Central and Northern Argentinean regions possess a high potential for the generation of solar energy. The realization of this potential is an alternative to alleviate the strong dependence on imports of fossil energy and to reduce the CO2 emissions of the country. However, the adoption of photovoltaics (PV) is still in an incipient state. It is undermined by a context of heavily subsidized electricity prices, high equipment and installation costs and a lack of information, training and experience in handling PV technology. This paper presents a techno-economical assessment of the application of the recently enacted net-metering law for promoting renewable energies (RE) in the Province of Salta (Northwest Argentina) for the case of PV. The assessment shows under which conditions and for which types of consumers it is profitable to adopt PV in the context of the law. This analysis is supported by a participatory planning approach as a study of stakeholders’ attitudes towards RE, intentions to adopt PV and their knowledge about the law. The results of this study and the economical analysis serve to provide recommendations aimed at increasing the level of PV adoption in the province. Full article
(This article belongs to the Special Issue Multi-Disciplinary Perspectives on Energy and Sustainable Development)
Open AccessArticle Design and Analysis of Electrical Distribution Networks and Balancing Markets in the UK: A New Framework with Applications
Energies 2016, 9(2), 101; doi:10.3390/en9020101
Received: 29 October 2015 / Revised: 23 December 2015 / Accepted: 2 February 2016 / Published: 9 February 2016
Cited by 2 | PDF Full-text (3314 KB) | HTML Full-text | XML Full-text
Abstract
We present a framework for the design and simulation of electrical distribution systems and short term electricity markets specific to the UK. The modelling comprises packages relating to the technical and economic features of the electrical grid. The first package models the medium/low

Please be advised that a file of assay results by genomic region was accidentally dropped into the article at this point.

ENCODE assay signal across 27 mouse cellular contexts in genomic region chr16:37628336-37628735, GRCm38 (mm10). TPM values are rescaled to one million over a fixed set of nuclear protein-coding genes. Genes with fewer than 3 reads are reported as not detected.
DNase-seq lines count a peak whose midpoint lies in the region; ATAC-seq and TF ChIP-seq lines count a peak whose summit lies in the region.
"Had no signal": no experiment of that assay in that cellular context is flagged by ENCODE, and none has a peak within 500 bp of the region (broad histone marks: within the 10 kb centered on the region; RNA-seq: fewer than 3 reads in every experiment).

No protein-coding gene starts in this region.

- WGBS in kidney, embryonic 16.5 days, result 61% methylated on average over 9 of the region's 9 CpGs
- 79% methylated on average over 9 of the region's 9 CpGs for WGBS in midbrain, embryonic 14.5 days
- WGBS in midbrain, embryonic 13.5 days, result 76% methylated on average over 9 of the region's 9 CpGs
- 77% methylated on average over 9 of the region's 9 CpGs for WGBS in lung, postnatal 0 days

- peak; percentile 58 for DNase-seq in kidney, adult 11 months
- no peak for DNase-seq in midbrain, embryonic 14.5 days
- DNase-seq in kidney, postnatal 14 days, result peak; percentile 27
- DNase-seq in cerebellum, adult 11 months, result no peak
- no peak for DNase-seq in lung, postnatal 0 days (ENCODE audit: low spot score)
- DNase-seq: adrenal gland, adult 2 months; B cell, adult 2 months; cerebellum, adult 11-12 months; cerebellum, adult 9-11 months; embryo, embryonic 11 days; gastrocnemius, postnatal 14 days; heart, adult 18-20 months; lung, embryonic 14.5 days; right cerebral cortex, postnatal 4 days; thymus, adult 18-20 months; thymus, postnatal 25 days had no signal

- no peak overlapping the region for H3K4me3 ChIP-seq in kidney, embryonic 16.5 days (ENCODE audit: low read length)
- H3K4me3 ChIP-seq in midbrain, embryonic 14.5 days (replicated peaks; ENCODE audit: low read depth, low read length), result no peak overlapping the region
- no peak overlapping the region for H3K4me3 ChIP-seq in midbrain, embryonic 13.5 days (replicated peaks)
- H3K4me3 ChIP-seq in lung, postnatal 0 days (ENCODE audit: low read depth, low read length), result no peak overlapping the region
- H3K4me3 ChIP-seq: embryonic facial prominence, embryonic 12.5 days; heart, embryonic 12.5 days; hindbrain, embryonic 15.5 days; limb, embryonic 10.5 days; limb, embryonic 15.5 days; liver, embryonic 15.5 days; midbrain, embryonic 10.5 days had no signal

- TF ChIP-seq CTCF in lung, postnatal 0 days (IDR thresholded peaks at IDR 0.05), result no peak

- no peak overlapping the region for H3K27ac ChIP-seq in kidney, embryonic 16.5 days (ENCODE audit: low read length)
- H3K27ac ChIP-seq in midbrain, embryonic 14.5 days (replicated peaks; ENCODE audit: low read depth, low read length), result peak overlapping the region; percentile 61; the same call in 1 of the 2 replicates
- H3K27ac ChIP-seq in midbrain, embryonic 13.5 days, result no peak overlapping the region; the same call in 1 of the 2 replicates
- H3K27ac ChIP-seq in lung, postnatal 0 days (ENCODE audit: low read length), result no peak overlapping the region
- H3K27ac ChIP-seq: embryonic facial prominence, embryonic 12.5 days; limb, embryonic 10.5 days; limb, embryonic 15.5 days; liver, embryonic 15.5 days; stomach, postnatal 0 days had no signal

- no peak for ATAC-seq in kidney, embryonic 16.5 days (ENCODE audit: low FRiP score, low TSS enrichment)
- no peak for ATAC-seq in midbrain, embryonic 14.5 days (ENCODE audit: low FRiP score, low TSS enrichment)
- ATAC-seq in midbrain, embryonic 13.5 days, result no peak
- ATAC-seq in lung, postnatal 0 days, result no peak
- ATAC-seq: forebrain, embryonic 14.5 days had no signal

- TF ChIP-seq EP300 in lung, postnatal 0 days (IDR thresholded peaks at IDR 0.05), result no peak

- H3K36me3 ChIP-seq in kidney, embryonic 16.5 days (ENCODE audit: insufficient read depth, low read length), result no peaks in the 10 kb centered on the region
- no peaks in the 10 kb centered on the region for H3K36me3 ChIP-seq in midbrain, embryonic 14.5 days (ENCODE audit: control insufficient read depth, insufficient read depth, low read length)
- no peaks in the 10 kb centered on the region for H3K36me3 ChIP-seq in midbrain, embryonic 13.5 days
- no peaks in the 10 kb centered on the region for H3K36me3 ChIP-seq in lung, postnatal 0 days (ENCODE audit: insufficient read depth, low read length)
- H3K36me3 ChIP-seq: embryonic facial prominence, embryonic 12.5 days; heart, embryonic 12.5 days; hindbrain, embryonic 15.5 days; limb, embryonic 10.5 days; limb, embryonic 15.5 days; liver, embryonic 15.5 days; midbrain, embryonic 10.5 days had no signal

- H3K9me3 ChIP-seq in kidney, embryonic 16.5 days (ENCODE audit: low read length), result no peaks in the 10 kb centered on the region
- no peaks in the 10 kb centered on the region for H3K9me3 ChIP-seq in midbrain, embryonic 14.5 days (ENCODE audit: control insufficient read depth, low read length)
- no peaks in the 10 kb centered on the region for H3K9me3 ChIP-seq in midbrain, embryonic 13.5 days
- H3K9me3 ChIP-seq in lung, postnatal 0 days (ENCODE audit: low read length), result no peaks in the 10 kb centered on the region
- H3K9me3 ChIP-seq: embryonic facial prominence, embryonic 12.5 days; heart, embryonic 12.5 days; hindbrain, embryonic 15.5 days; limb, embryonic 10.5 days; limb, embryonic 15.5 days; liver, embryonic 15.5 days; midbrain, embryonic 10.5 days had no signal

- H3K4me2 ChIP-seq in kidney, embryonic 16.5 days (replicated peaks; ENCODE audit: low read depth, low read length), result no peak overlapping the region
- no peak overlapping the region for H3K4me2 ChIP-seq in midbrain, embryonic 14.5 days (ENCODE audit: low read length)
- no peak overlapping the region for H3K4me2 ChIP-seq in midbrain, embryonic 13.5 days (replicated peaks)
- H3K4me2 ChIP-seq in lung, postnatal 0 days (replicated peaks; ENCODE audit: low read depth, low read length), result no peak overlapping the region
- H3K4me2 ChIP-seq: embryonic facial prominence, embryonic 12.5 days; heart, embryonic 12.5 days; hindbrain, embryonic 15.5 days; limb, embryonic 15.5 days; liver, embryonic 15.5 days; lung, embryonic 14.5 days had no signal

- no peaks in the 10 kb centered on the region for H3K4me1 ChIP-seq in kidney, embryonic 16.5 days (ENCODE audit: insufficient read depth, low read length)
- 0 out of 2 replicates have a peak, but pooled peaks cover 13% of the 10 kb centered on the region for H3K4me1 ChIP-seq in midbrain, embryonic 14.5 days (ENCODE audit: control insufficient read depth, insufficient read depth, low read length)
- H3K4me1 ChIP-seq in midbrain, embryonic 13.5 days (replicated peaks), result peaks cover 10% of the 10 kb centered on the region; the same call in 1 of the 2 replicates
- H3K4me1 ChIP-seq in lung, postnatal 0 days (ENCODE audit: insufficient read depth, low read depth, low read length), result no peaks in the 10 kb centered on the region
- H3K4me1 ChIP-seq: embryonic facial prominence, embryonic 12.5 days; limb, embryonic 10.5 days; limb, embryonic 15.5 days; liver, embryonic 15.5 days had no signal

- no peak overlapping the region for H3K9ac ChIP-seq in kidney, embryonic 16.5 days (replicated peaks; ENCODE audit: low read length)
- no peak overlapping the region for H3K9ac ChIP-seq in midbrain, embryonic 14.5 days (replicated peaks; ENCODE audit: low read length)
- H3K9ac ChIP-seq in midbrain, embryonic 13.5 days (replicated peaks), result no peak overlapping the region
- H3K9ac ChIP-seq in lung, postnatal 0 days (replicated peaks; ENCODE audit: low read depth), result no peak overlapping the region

[...] Read more.
We present a framework for the design and simulation of electrical distribution systems and short term electricity markets specific to the UK. The modelling comprises packages relating to the technical and economic features of the electrical grid. The first package models the medium/low distribution networks with elements such as transformers, voltage regulators, distributed generators, composite loads, distribution lines and cables. This model forms the basis for elementary analysis such as load flow and short circuit calculations and also enables the investigation of effects of integrating distributed resources, voltage regulation, resource scheduling and the like. The second part of the modelling exercise relates to the UK short term electricity market with specific features such as balancing mechanism and bid-offer strategies. The framework is used for investigating methods of voltage regulation using multiple control technologies, to demonstrate the effects of high penetration of wind power on balancing prices and finally use these prices towards achieving demand response through aggregated prosumers. Full article
(This article belongs to the Special Issue Multi-Disciplinary Perspectives on Energy and Sustainable Development)
Open AccessArticle Integrated Assessment of Carbon Capture and Storage (CCS) in South Africa’s Power Sector
Energies 2015, 8(12), 14380-14406; doi:10.3390/en81212432
Received: 17 October 2015 / Revised: 29 November 2015 / Accepted: 7 December 2015 / Published: 18 December 2015
Cited by 1 | PDF Full-text (3551 KB) | HTML Full-text | XML Full-text | Supplementary Files
Abstract
This article presents an integrated assessment conducted in order to explore whether carbon capture and storage (CCS) could be a viable technological option for significantly reducing future CO2 emissions in South Africa. The methodological approach covers a commercial availability analysis, an analysis
[...] Read more.
This article presents an integrated assessment conducted in order to explore whether carbon capture and storage (CCS) could be a viable technological option for significantly reducing future CO2 emissions in South Africa. The methodological approach covers a commercial availability analysis, an analysis of the long-term usable CO2 storage potential (based on storage capacity assessment, energy scenario analysis and source-sink matching), an economic and ecological assessment and a stakeholder analysis. The findings show, that a reliable storage capacity assessment is needed, since only rough figures concerning the effective capacity currently exist. Further constraints on the fast deployment of CCS may be the delayed commercial availability of CCS, significant barriers to increasing the economic viability of CCS, an expected net maximum reduction rate of the power plant’s greenhouse gas emissions of 67%–72%, an increase in other environmental and social impacts, and low public awareness of CCS. One precondition for opting for CCS would be to find robust solutions to these constraints, taking into account that CCS could potentially conflict with other important policy objectives, such as affordable electricity rates to give the whole population access to electricity. Full article